Roundup of several insightful articles and recent research:
Fish Oil May Help Prevent Alzheimer’s (Washington Post)
- “The omega‑3 fatty acids found in fish oil might play an important role in preventing Alzheimer’s disease, according to a research team at the University of California, Los Angeles (UCLA).”- “Publishing in the Dec. 26 issue of the Journal of Neuroscience, the scientists demonstrated that the omega‑3 fatty acid docosahexaenoic acid (DHA) increases the production of LR11, a protein that is found at reduced levels in Alzheimer’s patients. LR11 is known to destroy the protein that forms the plaques associated with the disease, the researchers explained.”
— “Alzheimer’s is a debilitating neurodegenerative disease that causes memory loss, dementia, personality change and ultimately death. The Alzheimer’s Association estimates that 5.1 million Americans are currently afflicted with the disease. The association predicts that may increase to between 11 million and 16 million people by 2050.”
‘Finding Alzheimer’s Before a Mind Fails’ (New York Times)
- “Ms. Kerley is part of an ambitious new scientific effort to find ways to detect Alzheimer’s disease at the earliest possible moment. Although the disease may seem like a calamity that strikes suddenly in old age, scientists now think it begins long before the mind fails.”
- “Many scientists believe the best hope of progress, maybe the only hope, lies in detecting the disease early and devising treatments to stop it before brain damage becomes extensive. Better still, they would like to intervene even sooner, by identifying risk factors and treating people preventively the same strategy that has markedly lowered death rates from heart disease, stroke and some cancers.”
- “Some forgetfulness is normal. Distraction, stress, fatigue and medications can contribute. A joking rule of thumb about Alzheimer’s is actually close to the truth: it’s O.K. to forget where you put your car keys, as long as you remember what a key is for. But worsening forgetfulness is a cause for concern.”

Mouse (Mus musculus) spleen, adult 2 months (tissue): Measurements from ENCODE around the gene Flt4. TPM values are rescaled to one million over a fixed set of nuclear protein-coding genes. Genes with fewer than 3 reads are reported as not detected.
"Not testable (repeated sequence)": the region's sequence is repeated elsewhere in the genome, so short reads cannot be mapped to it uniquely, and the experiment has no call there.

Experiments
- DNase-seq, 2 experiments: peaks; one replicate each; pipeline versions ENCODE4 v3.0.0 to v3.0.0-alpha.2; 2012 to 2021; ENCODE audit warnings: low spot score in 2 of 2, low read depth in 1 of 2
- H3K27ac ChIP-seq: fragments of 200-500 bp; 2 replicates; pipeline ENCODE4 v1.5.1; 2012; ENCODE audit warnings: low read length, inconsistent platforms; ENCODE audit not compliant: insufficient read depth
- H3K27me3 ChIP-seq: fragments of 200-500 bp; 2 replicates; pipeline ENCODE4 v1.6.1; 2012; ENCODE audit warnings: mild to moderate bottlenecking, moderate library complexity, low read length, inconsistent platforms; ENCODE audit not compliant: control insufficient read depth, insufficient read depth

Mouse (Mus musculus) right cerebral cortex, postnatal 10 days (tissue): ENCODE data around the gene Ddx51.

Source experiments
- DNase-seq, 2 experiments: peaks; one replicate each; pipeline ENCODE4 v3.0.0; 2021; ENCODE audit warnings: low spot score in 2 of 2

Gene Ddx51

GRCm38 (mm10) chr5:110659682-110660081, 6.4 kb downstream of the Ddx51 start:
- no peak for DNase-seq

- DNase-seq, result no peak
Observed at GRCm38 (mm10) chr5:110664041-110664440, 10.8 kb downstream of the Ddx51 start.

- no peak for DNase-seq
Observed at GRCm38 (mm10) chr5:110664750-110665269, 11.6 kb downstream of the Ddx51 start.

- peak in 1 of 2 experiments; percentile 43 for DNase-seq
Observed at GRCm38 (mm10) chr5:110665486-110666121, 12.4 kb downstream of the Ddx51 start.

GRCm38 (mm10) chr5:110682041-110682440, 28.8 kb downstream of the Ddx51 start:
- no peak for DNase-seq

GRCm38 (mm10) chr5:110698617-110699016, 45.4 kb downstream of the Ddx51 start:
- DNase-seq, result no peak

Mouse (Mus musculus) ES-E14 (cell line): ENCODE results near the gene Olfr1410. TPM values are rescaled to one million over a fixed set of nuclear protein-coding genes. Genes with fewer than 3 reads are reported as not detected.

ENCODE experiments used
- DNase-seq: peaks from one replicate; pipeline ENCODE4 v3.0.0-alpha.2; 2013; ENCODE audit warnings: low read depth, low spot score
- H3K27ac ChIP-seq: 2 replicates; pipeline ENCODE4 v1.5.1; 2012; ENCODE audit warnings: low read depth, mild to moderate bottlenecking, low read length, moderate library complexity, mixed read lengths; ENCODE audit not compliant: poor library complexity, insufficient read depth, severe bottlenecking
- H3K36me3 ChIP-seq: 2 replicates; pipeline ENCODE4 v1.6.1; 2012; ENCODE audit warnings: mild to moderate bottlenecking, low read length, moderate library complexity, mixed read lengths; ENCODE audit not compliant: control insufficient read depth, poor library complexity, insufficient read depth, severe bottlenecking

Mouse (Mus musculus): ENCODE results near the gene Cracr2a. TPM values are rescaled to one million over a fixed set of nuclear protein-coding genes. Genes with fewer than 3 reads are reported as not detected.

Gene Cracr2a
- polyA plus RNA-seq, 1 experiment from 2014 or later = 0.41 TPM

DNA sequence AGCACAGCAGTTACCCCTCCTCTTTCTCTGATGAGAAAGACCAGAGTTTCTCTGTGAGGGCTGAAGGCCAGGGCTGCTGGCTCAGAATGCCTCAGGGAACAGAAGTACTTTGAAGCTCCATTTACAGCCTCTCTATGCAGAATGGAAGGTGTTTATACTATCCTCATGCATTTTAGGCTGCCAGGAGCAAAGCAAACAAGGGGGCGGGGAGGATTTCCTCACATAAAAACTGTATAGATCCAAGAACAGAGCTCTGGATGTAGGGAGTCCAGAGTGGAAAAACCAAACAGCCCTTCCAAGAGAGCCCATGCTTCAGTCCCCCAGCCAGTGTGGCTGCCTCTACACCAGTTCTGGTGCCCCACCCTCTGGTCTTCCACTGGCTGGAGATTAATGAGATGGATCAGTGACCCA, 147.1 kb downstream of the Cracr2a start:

Finding Alzheimer’s (MindHacks)
- “Researchers are increasingly talking about ‘cognitive reserve’, a measure of ‘wear and tear’ or ‘fitness’ of the brain, with the idea that the disease happens where various factors tip the brain ‘over the threshold’ into physical decline.”
Build Your Cognitive Reserve-Yaakov Stern (our interview with a leading Cognitive Reserve researcher)
- “The concept of a Cognitive Reserve has been around since 1989, when a post mortem analysis of 137 people with Alzheimer’s Disease showed that some patients exhibited fewer clinical symptoms than their actual pathology suggested. These patients also showed higher brain weights and greater number of neurons when compared to age-matched controls. The investigators hypothesized that the patients had a larger “reserve” of neurons and abilities that enable them to offset the losses caused by Alzheimer’s. Since then, the concept of Cognitive Reserve has been defined as the ability of an individual to tolerate progressive brain pathology without demonstrating clinical cognitive symptoms.”
- AF (Alvaro Fernandez): …let’s now fast forward, say, 60 years from our high-school years, and suppose that persons A and B both technically have Alzheimer’s (plaques and tangles appear in the brain), but only A is showing the disease symptoms. What may explain this discrepancy?
- YS (Yaakov Stern): Individuals who lead mentally stimulating lives, through education, occupation and leisure activities, have reduced risk of developing Alzheimer’s. Studies suggest that they have 35–40% less risk of manifesting the disease. The pathology will still occur, but they are able to cope with it better. Some won’t ever be diagnosed with Alzheimer’s because they don’t present any symptoms. In studies that follow healthy elders over time and then get autopsies, up to 20% of people who did not present any significant problem in the daily lives have full blown Alzheimer’s pathology in their brains.
Food for thought for our New Year Resolutions: we can only expect better tests in the future to detect Mild Cognitive Impairment and Alzheimer’s. We will also see good drugs to help delay or perhaps fully prevent the disease. Now, the good news TODAY is that there is no need to wait for tomorrow to reduce the risk of developing Alzheimer’s symptoms. We can do so via our very own, side-effect free, lifestyle options regarding nutrition, physical and mental exercise, and stress management.